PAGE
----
ADB says gov’t on ‘right track,’ keeps Philippine GDP forecasts

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Workers are seen on scaffolding at a construction site for an expressway in Manila on March 8, 2017. -- AFP

By Elijah Joseph C. Tubayan

THE GOVERNMENT is on track as it pushes tax reform and infrastructure development, the Asian Development Bank (ADB) said in its latest report, prompting the regional lender to maintain its 2017 and 2018 gross domestic product (GDP) growth projections for the Philippines.

In its Asian Development Outlook 2017 Update, ADB retained its Philippine GDP growth outlook for this year and 2018 at 6.5% and 6.7%, respectively, from its Asian Development Outlook 2017 Supplement report in July.

The latest projections are up a tad from the earlier estimates of 6.4% and 6.5% for this year and next in ADB’s April Asian Development Outlook 2017 report.

The latest projection for this year lies at the lower end of the government’s 6.5-7.5% GDP growth target, but the outlook for 2018 falls short of a 7-8% official goal.

Actual GDP growth averaged 6.45% last semester, putting the lower end of 2017’s official full-year target within reach. Growth clocked 6.9% last year, just below the top end of the government’s 6-7% target for 2016.

ADB’s latest forecasts for the Philippines compare to 5.0% this year (from 4.8% in the July supplement report) and 5.1% (from 5.0%) in 2018 for Southeast Asia, as well as to 5.9% and 5.8% (both flat from July) in those respective years for “Developing Asia” — a category consisting of 45 of ADB’s 67 members (48 in the region and 19 outside) that are covered by the report.

“The country’s infrastructure and social program, and the tax reforms are being implemented on schedule. These policies will become fiscal pushes to growth. Consumer and business upbeat sentiments signify that robust consumption and investments will continue,” ADB Philippines country director Richard S. Bolt said in a press conference on the report’s launch yesterday at the regional lender’s headquarters in Mandaluyong City.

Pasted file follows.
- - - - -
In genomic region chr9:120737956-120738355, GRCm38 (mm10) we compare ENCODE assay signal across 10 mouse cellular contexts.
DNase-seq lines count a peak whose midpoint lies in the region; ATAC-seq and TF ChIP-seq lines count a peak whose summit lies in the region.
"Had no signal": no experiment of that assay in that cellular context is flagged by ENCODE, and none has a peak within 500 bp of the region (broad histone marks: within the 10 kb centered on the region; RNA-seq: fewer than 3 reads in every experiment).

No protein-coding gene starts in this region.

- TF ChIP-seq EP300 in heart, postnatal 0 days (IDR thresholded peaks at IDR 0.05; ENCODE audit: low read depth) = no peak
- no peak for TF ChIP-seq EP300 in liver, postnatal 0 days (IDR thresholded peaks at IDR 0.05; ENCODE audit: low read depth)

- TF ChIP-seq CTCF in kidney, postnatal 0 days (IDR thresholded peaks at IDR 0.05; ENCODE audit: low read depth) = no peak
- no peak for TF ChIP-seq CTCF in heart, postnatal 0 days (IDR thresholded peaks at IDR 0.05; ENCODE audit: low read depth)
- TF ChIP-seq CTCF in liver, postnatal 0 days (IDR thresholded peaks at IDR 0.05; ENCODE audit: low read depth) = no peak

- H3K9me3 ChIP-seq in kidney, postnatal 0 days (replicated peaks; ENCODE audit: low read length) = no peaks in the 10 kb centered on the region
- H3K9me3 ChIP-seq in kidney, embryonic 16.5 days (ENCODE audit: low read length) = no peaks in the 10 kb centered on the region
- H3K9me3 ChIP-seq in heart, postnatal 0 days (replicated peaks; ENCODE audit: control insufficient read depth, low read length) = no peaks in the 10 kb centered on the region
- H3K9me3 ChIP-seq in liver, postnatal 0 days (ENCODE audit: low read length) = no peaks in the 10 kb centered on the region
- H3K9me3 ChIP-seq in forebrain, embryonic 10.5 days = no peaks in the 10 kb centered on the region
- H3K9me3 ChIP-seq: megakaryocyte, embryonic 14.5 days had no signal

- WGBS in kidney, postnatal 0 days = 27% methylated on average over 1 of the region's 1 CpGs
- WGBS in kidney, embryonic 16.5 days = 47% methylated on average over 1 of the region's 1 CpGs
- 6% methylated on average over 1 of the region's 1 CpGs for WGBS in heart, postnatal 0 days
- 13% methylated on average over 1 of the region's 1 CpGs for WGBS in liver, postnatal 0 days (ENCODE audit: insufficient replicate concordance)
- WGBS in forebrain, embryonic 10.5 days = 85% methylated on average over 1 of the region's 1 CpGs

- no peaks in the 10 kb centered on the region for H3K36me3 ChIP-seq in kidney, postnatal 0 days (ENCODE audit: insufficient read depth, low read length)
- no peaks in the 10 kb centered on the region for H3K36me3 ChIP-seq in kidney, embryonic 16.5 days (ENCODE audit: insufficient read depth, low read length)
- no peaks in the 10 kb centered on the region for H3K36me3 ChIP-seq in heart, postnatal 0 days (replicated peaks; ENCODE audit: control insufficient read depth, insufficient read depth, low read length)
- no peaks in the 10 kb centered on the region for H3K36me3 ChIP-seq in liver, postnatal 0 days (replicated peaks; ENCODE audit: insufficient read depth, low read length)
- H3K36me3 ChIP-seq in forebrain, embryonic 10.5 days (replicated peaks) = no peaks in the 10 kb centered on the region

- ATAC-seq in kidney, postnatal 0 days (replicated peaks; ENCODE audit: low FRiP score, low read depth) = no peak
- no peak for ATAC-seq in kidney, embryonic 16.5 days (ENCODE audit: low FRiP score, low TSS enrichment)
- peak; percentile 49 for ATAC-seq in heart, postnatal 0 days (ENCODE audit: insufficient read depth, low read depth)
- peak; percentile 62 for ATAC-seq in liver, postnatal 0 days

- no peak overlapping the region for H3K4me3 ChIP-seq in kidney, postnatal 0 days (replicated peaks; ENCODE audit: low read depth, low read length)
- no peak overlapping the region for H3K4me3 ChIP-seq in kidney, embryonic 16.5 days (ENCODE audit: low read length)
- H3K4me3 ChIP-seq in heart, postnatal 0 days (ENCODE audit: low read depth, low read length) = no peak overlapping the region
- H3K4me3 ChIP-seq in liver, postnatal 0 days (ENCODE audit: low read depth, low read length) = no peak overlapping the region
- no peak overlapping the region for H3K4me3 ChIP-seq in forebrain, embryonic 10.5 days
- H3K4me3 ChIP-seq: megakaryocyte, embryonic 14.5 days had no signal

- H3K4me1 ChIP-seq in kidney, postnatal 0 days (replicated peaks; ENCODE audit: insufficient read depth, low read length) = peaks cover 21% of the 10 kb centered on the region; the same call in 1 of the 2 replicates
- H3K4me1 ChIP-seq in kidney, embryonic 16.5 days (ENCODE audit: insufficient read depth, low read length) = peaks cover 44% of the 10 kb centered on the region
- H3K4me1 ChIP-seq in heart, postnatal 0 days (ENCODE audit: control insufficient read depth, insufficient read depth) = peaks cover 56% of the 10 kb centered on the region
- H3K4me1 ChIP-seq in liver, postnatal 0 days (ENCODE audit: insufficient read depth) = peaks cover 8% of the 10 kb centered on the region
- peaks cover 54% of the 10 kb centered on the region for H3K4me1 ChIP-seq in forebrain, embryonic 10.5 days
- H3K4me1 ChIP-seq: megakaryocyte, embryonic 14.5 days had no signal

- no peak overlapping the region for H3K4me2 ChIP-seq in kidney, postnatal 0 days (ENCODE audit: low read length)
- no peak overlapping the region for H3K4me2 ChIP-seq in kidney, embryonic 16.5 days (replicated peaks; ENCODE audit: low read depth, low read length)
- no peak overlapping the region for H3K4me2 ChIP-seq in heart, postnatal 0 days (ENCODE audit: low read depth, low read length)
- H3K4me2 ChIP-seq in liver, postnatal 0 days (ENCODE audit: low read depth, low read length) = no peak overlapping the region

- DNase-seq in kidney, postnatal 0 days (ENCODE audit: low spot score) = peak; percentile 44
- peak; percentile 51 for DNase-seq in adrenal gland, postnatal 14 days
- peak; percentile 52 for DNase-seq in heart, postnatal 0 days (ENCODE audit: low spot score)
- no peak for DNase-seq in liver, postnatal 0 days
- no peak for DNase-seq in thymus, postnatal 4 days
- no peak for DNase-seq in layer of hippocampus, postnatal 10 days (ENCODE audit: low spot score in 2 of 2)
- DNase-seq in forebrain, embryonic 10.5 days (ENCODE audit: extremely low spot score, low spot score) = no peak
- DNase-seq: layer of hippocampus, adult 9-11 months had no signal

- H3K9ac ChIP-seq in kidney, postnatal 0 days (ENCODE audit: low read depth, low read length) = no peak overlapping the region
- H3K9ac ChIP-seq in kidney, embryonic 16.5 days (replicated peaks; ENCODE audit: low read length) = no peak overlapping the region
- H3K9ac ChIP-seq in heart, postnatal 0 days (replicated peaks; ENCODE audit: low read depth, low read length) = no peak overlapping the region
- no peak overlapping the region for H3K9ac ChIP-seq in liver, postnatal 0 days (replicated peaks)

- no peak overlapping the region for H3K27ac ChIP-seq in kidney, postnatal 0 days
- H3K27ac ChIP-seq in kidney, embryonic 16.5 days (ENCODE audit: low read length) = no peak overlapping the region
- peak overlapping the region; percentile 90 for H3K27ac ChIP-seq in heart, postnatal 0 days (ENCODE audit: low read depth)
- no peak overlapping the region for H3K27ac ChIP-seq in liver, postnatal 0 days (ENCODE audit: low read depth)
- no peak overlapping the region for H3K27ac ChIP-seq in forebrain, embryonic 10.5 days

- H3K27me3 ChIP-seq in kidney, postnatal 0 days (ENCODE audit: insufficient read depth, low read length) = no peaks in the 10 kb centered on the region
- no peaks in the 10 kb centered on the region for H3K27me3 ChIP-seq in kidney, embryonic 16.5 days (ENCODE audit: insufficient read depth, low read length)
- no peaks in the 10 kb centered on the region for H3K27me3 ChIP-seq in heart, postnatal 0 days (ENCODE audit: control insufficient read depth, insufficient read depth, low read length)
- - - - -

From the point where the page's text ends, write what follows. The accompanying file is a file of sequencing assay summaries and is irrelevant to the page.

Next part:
“Government is already on the right track.”

The report said that government efforts to improve budget execution will help ensure effective implementation of the planned programs.

“There is already some evidence that this is occurring.”

Public infrastructure spending and other capital outlays reached P1.778 trillion in the eight months to August, equivalent to 60% of a P2.96 trillion program for that period and about a 10th bigger from a year ago.

Under its P8.44-trillion 2017-2022 “Build, Build, Build” program, the government aims to ramp up its spending on infrastructure alone to P1.899 trillion, equivalent to 7.45% of GDP, by the time President Rodrigo R. Duterte ends his six-year term in 2022, from P847.22 billion or 5.32% programmed this year, and from a 2.9% annual average in 2010-2016 under former president Benigno S.C. Aquino III.

Mr. Bolt said ADB officials meet with representatives of line government departments and agencies every two weeks to help improve project implementation.

“I think that the seriousness by which the government is taking it is really commendable,” Mr. Bolt said of the government’s focus on infrastructure development.

“The fact they are looking for very sizable assistance to do this means that they are taking this issue seriously.”

ADB prepared a $100-million Infrastructure Preparation and Innovation Facility technical assistance loan in January to upgrade the capabilities of implementing agencies and a $5-million grant for Strengthening Infrastructure Capacity and Innovation for Inclusive Growth in June.

“GDP growth is projected to strengthen in the rest of the year and in 2018 as domestic demand is likely to continue to expand in the near term,” the report said of Philippine prospects.

“Growth can expect a push from higher public spending, particularly on infrastructure and social services,” it added.

At the same time, ADB cut its Philippine inflation estimates to 3.2% for 2017 from 3.5% previously, at 3.5% in 2018 from the earlier 3.7% forecast — against the central bank’s 3.2% forecast average for each of those years.

“Fuel price inflation is likely to be lower than earlier projected as international oil prices stay subdued. The rebound in agriculture and resulting augmentation of food supply will help contain food prices,” the report read.